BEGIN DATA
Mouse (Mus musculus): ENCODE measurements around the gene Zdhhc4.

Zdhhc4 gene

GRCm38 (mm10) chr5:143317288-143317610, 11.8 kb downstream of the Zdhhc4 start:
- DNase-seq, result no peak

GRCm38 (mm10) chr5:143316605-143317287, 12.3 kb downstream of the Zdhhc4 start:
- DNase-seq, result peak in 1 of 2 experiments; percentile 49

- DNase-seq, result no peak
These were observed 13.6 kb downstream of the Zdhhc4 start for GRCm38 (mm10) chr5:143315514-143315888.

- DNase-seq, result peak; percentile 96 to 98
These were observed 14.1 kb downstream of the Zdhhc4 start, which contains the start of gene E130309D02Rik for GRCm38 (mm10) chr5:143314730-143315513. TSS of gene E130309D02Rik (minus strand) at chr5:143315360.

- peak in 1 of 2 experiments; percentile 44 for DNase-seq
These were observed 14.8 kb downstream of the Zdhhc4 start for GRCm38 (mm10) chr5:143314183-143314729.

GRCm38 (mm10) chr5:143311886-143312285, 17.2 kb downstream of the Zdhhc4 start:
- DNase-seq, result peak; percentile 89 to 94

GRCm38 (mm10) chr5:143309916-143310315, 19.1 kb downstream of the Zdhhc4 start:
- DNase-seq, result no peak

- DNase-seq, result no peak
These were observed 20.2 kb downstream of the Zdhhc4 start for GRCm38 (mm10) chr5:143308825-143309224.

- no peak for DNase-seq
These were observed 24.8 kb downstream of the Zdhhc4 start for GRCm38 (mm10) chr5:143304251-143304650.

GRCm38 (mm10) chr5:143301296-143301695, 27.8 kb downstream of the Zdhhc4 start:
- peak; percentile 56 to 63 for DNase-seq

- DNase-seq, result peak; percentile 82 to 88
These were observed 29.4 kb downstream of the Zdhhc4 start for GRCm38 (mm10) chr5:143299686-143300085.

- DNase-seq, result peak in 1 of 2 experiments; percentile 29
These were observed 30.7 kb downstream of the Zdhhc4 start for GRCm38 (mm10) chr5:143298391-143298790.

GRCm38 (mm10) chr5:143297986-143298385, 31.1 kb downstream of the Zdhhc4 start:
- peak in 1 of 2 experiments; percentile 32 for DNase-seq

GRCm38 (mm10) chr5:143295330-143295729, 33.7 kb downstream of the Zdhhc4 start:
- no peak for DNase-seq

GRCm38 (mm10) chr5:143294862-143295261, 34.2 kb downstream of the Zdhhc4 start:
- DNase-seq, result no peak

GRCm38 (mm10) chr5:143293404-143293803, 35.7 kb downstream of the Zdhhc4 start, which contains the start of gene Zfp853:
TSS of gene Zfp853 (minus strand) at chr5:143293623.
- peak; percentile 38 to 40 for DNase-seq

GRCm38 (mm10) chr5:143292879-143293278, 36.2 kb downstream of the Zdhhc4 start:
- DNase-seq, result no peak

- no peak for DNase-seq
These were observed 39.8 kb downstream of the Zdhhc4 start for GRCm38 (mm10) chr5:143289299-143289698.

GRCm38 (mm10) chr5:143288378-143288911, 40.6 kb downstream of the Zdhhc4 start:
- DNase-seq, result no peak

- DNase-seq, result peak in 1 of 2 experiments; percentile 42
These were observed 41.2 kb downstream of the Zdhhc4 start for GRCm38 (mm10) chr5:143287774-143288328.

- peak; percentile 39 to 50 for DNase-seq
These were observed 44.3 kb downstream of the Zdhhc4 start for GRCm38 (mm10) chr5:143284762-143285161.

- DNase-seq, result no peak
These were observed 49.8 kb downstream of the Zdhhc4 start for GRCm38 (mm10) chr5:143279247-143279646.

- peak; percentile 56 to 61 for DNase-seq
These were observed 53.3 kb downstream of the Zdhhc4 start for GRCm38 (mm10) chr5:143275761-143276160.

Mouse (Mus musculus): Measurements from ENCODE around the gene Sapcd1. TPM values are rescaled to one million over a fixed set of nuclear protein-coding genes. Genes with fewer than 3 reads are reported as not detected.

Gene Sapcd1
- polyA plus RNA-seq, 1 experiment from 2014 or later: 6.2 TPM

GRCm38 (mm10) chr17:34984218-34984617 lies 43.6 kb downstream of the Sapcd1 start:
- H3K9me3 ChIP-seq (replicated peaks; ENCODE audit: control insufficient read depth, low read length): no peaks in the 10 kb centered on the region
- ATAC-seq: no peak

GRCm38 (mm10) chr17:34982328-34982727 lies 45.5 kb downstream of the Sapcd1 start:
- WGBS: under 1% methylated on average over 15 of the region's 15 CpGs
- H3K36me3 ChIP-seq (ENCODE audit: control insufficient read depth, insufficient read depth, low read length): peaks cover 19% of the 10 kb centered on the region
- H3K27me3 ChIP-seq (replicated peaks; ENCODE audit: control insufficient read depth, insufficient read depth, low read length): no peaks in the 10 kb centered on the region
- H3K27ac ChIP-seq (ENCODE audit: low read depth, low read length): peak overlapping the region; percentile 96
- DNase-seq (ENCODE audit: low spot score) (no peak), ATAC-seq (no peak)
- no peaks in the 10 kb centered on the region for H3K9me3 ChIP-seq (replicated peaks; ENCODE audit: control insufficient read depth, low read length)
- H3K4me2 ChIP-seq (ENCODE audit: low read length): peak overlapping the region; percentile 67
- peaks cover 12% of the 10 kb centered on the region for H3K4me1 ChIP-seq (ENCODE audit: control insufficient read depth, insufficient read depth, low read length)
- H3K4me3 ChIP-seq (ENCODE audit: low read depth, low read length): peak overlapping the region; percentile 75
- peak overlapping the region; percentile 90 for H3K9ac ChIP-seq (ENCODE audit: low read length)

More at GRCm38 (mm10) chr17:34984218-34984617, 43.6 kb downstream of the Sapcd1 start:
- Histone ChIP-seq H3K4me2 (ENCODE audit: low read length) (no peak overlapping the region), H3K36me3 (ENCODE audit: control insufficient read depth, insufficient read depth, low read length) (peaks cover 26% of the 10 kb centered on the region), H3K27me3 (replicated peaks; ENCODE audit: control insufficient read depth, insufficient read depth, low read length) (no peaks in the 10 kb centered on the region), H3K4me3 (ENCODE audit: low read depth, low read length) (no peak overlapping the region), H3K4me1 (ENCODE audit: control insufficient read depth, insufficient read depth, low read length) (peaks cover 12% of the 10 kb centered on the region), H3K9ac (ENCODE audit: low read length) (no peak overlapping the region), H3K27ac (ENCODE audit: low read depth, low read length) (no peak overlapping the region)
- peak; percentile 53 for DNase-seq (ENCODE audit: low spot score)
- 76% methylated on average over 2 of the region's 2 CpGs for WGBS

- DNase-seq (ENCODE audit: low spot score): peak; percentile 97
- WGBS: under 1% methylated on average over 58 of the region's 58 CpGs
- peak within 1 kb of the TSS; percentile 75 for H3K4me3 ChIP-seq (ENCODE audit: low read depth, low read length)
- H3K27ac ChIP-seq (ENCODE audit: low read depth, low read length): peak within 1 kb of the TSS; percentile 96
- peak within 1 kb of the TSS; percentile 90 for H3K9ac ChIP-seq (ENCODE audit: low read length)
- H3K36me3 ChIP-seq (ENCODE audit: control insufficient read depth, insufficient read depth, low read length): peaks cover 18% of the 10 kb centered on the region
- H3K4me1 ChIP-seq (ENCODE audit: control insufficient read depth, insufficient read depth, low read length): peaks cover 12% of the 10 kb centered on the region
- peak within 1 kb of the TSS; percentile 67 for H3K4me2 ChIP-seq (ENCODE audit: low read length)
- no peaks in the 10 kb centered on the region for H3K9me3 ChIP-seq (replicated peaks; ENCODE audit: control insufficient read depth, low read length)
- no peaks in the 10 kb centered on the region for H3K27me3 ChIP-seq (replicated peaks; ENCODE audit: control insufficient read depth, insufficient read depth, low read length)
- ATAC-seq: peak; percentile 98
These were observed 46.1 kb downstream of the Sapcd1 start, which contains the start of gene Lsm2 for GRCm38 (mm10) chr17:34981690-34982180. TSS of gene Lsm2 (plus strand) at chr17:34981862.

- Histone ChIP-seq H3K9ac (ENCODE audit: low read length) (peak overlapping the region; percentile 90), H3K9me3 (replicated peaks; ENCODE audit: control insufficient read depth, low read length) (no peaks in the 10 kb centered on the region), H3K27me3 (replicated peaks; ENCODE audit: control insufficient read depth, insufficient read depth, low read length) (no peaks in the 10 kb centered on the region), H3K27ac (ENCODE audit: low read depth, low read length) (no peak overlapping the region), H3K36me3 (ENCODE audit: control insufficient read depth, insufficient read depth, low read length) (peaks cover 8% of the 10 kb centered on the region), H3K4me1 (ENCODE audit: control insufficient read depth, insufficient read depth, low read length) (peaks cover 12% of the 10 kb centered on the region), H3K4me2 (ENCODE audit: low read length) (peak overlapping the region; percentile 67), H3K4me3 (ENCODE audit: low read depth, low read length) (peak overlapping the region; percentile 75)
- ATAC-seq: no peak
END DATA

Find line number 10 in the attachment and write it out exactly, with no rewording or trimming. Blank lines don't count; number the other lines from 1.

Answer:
These were observed 14.1 kb downstream of the Zdhhc4 start, which contains the start of gene E130309D02Rik for GRCm38 (mm10) chr5:143314730-143315513. TSS of gene E130309D02Rik (minus strand) at chr5:143315360.